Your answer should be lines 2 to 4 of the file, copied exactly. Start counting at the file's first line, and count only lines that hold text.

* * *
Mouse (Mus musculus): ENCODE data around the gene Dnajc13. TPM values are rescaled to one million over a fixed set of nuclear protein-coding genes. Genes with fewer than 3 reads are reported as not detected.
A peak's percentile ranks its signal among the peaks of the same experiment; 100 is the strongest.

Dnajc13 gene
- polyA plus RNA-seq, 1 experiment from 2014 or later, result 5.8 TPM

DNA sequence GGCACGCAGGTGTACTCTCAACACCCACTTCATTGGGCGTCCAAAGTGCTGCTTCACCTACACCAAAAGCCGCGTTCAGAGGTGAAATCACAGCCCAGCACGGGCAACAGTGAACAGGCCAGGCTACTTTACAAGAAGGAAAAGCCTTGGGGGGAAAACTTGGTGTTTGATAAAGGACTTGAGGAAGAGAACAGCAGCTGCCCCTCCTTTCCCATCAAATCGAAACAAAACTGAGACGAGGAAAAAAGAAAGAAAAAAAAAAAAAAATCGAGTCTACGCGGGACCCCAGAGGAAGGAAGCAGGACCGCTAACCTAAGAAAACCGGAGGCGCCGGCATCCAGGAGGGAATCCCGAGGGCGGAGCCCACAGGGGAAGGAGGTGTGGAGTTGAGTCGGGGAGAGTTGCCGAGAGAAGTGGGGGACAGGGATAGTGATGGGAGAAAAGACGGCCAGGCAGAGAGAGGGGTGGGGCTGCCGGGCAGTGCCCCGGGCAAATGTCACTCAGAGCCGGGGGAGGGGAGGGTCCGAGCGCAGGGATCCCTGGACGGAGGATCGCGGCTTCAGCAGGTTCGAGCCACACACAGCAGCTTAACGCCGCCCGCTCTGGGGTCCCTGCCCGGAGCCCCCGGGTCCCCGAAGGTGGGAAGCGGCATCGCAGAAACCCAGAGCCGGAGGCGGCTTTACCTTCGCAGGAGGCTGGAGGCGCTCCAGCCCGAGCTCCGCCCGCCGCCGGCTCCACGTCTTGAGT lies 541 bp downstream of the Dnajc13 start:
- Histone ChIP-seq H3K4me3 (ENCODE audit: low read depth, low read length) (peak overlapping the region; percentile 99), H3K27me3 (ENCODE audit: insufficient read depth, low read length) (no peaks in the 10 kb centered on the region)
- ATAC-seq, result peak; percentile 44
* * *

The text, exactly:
A peak's percentile ranks its signal among the peaks of the same experiment; 100 is the strongest.

Dnajc13 gene
- polyA plus RNA-seq, 1 experiment from 2014 or later, result 5.8 TPM